The J&J vaccine uses a traditional method of injecting DNA into your body, which then provides the directions for the mRNA to create the proteins. The Pfzifer-BioNTech and Moderna vaccines skip this step entirely but require two doses because of it. Although the J&J vaccine may be more expensive to produce, it has been reported to be more cost-effective in the long run because only one dosage has to be manufactured for each person instead of two. Additionally, it does not have to be refrigerated at subzero temperatures, which means it can be rolled out more easily to rural areas.

All three vaccines currently available are highly effective at preventing COVID-19. According to the Centers for Disease Control and Prevention, the Pfzifer-BioNTech vaccine reported a 95% efficacy rate, Moderna reported 94.1%, and Johnson & Johnson reported a 66.3% efficacy rate. The lower rate from the Johnson & Johnson vaccine is not uncommon, as routine flu shots have an average efficacy rate of about 50% during clinical trials. However, where the J&J vaccine fell short in comparison to the other vaccines on preventing COVID-19 infections it made up for with the number of hospitalizations and deaths after contracting the virus — zero. No one who got COVID-19 four weeks after receiving the J&J vaccine either had to be hospitalized or died. There is also potential evidence towards the vaccine preventing asymptomatic infection, where a person gets COVID-19 but does not fall ill; however, the CDC is not completely sure about this aspect of the vaccine’s effectiveness yet.

At the time of publication, the J&J and Moderna vaccines are only approved for use in people aged 18 and older, while the Pfzifer-BioNTech vaccine is approved for use in people aged 16 and older. Trials have only recently begun for children under the age of 16, and there is currently no information or testing being conducted for toddlers and infants. Even with these effective age ranges, people still have to fall under one of the eligible demographics in order to schedule an appointment. This means most students are still ineligible and will continue to be for an unknown period of time. However, teacher’s assistants are grouped under the educator demographic, so some students may have the opportunity to get vaccinated.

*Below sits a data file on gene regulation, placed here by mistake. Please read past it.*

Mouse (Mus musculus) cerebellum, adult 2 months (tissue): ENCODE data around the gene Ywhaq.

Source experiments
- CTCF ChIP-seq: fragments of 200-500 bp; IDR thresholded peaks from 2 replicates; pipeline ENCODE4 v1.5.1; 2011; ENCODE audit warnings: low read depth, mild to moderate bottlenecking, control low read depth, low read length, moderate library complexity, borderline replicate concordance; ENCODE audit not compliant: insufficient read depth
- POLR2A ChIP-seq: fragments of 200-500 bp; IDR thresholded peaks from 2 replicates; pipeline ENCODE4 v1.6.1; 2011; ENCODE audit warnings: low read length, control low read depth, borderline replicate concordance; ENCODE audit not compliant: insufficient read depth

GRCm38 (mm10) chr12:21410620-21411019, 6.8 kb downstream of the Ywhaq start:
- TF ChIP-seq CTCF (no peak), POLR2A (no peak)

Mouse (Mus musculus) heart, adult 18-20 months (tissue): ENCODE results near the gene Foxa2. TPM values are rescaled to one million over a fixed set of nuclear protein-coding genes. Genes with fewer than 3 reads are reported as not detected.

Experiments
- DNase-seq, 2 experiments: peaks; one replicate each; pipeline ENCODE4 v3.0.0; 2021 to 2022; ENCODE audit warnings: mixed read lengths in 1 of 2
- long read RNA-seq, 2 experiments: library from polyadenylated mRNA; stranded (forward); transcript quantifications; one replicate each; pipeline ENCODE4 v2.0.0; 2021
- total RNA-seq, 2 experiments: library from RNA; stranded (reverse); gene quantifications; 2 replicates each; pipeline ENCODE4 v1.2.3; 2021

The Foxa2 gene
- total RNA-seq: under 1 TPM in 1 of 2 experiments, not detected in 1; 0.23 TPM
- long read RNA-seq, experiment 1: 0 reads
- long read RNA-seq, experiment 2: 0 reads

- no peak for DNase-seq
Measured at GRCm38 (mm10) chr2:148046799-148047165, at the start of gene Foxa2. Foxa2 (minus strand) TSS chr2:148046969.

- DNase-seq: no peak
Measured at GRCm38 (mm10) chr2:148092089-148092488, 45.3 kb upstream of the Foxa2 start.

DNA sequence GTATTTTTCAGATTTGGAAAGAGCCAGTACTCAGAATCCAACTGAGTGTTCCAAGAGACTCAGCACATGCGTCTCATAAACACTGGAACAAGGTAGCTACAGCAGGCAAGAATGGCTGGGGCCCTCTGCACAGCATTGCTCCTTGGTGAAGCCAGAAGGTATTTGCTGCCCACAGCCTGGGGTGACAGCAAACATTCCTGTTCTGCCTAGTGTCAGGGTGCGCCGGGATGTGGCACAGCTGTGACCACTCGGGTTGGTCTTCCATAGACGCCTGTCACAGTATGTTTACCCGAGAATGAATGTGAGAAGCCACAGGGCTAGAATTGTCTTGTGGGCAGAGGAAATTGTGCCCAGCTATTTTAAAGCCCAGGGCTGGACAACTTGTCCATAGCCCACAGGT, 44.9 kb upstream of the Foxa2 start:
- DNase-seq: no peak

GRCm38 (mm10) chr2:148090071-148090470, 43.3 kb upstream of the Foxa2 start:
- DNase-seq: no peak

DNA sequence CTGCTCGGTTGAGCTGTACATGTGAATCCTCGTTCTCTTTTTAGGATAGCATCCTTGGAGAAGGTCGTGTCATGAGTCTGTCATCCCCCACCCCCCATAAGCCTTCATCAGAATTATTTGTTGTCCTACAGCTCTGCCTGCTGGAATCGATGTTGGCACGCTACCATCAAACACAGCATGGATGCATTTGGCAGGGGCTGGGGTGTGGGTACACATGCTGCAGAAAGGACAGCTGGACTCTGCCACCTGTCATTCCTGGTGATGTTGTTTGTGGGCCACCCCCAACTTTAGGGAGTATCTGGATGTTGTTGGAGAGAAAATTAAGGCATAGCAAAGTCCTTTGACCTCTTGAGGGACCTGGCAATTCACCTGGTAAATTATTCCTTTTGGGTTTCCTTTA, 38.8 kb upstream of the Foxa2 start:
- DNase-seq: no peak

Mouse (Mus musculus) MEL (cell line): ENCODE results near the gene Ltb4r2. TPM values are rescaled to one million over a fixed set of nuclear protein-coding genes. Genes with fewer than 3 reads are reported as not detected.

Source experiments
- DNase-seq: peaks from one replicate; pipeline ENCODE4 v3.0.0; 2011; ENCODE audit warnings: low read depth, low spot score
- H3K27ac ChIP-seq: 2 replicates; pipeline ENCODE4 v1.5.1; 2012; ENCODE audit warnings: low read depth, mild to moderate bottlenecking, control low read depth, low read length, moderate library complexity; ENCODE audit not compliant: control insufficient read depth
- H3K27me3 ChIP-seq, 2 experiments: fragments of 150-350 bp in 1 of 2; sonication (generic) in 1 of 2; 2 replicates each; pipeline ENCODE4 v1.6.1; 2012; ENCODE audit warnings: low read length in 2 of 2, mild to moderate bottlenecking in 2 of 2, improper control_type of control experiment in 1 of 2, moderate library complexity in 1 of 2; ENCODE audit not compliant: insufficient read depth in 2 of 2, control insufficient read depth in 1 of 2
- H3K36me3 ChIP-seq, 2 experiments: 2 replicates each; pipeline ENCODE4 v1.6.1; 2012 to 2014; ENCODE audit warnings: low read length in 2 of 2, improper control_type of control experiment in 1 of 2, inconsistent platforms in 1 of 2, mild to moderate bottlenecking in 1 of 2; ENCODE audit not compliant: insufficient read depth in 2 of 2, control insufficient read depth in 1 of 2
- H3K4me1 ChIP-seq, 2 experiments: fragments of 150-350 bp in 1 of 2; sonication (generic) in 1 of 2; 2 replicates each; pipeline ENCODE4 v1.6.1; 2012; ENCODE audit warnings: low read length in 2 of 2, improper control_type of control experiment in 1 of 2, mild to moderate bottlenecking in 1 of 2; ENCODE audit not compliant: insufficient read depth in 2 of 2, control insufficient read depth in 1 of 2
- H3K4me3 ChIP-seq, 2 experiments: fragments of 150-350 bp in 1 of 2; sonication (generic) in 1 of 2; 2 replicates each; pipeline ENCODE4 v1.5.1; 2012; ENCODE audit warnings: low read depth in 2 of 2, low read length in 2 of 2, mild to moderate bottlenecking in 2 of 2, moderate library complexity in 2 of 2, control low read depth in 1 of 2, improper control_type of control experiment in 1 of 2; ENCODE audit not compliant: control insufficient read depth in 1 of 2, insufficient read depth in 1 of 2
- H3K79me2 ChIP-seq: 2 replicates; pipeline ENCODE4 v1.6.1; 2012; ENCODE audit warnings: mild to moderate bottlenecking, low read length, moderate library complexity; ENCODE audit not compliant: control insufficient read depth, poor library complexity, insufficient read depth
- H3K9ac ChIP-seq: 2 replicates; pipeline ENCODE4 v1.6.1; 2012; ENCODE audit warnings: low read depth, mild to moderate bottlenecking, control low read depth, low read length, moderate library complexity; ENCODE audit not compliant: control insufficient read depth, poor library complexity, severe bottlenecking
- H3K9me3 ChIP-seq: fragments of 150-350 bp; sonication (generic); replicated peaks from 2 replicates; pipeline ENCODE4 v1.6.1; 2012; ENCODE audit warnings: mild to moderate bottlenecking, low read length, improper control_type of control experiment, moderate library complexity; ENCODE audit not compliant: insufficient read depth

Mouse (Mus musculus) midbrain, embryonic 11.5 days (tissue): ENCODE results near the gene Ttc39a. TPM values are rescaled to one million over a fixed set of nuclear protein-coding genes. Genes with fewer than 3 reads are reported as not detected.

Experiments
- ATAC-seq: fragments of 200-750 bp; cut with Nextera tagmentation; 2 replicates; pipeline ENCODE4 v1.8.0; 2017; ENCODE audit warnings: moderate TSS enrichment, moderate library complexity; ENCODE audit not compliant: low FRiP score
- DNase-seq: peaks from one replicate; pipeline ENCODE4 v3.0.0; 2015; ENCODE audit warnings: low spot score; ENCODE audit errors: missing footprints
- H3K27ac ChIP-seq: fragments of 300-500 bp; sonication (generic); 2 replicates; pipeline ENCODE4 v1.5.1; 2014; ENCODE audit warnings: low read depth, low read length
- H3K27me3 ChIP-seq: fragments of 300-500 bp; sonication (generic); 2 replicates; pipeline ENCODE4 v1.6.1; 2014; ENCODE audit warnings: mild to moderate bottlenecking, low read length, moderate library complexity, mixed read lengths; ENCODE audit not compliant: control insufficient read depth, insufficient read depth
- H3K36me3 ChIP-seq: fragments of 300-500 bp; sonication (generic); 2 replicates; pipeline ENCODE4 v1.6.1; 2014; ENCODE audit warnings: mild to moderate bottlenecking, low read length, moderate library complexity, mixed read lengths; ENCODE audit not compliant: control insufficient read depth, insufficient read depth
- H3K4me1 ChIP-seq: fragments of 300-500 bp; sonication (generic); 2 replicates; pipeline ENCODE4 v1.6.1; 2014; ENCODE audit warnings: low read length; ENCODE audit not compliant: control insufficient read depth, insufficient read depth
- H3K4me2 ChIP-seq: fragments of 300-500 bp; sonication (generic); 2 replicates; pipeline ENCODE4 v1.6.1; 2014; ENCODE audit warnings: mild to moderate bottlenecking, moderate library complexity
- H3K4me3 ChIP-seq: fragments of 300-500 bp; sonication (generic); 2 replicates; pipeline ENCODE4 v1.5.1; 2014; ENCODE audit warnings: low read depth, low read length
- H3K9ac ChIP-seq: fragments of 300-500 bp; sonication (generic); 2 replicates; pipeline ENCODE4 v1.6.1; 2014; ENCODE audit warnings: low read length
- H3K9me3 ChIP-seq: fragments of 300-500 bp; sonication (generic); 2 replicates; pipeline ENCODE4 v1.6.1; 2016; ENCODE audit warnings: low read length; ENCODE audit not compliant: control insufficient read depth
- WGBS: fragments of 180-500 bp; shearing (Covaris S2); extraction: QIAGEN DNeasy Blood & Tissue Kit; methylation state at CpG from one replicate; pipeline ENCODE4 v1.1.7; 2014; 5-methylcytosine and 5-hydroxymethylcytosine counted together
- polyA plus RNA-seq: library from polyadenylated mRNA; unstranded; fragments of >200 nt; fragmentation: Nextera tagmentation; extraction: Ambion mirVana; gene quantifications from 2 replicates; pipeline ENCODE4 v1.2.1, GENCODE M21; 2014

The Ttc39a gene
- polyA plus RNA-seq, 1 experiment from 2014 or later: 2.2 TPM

“I had to drive to Boston but it was totally worth it,” said senior Marguerite Pronovost.

One important aspect of the vaccination process is that different vaccines cannot be mixed. Appointments cannot be scheduled for one type of vaccine and then you return for the second dosage of a different vaccine. Once you are given the first dose of a specific vaccine, whether it’s Pfzifer-BioNTech’s or Moderna’s, the second dose must be from the same vaccine. This does not apply to the J&J vaccine because it is only one dose.

With more options and routes to securing a COVID-19 vaccine, the hope of the Biden administration is to have a majority of the population inoculated by the end of the year. However, safety is still the number one priority of both the administration and the state alike. 

Complications arose for many in the scheduling a vaccine appointment process. (Photo by Nick Kallipolites)